Indian government should make Tibet one of the key issues in its policies on China: Lobsang Sangay

In view of the current situation between India and China, President of the Tibetan government in exile Lobsang Sangay has said that the Indian government should make Tibet one of the core issues in its policies due to its “historical, geopolitical, cultural and ecological” significance.
“The issue of Tibet is at the core of ongoing India’s border tensions with China. It was only after Chinese illegal occupation of Tibet in 1959 that India and China came to share the now-disputed border,” said Sangay while explaining the significance of Tibet in the Sino-Indian boundary dispute.
He further explained Chairman Mao Zedong’s expansionist strategy from the 1950s and said that   China’s aggression along the border in 2020 “is the continuation of its strategy from Mao Zedong’s time to occupy Tibet and annex the five fingers of Ladakh, Nepal, Sikkim, Bhutan and Arunachal Pradesh”.
“What we saw in Dokalam in 2017 and now at Ladakh is the unravelling of that strategy,” he added.
The tension at the Line of Actual Control (LAC) started in early May when India accused China of sending thousands of troops into Ladakh’s Galwan Valley. And tensions escalated when Indian and Chinese troops clashed along in the Galwan Valley in eastern Ladakh on the night of June 15, leading to the death of 20 Indian army personnel.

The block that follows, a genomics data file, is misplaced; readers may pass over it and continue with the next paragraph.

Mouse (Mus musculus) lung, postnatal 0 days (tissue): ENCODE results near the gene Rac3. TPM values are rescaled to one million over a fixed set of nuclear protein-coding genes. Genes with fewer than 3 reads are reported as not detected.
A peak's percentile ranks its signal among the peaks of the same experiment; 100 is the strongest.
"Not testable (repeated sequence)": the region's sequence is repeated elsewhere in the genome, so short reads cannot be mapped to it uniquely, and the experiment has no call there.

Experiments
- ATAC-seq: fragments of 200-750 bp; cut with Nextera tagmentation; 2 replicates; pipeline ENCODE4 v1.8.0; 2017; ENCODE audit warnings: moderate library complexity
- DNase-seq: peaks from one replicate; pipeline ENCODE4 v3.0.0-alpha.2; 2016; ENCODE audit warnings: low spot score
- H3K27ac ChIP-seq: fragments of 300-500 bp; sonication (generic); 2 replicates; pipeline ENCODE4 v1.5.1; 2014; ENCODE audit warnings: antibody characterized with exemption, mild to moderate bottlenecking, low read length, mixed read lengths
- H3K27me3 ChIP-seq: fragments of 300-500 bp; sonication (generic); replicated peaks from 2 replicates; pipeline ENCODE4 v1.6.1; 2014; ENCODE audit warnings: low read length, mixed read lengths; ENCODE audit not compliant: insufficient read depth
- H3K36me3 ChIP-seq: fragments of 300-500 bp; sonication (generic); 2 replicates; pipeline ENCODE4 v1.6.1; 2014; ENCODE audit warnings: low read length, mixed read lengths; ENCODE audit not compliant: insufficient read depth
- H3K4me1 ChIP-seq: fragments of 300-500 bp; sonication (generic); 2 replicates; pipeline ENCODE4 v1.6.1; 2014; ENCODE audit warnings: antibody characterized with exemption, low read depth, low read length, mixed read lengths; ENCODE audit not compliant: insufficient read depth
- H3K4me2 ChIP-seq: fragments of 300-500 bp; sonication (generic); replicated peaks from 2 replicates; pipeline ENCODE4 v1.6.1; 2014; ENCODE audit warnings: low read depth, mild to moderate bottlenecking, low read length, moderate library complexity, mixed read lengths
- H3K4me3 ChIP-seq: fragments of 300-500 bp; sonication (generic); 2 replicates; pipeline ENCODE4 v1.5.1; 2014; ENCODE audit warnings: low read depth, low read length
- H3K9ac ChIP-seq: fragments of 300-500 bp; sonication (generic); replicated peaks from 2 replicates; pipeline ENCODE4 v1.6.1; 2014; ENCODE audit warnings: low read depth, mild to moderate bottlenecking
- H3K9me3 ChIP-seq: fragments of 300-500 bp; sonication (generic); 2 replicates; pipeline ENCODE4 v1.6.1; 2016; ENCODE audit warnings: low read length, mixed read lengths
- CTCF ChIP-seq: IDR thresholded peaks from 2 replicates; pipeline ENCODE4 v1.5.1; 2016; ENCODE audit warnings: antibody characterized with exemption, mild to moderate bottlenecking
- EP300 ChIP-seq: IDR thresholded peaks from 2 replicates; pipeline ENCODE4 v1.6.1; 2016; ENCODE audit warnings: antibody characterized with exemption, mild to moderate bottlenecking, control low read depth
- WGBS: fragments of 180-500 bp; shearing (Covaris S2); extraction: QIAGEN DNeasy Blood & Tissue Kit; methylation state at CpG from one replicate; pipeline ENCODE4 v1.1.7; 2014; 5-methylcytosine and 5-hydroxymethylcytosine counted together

“The violence and the death of Indian jawans (soldiers) were unfortunate,” said Sangay.
“India never shared a border with China; it’s the Indo-Tibetan border. Tibet served as a zone of peace in the form of a buffer between India and China for more than a thousand years. It is no longer the case since China’s invasion of Tibet in the 1950s. For decades, we have been saying Tibet’s narrative should be a lesson. This is not the first military aggression by China and sadly it won’t be the last,” he added.
Sangay, President of the Central Tibetan Administration (CTA) said that China already warned India that it will open new fronts across the Himalayan borders, which stretches 3,488 km from Ladakh to Arunachal Pradesh.
“China’s shifting military aggressions in the Indo-Tibet borders from Sikkim to Ladakh is to put pressure on India from different fronts in the Himalayas,” he said.
While all the countries are fighting their inside battles and handling the covid-19 pandemic, China is incessantly making its move to challenge territorial claims in the South China Sea, the Himalayan region, in the Indo-Pacific region with a new security law in Hong Kong and by sending Chinese fighter jets into Taiwan’s airspace.
Without mincing any words, Sangay said that it was due to “China’s initial cover-up” and downplay of the Wuhan-originated Covid-19 that delayed the response of the nations and led to the widespread infection outside China.
“When China was rising as a global power, there was a growing discourse directed at interpreting China’s rise. I think China has once again shown what kind of global standing and image in the world it is planning for,” he said.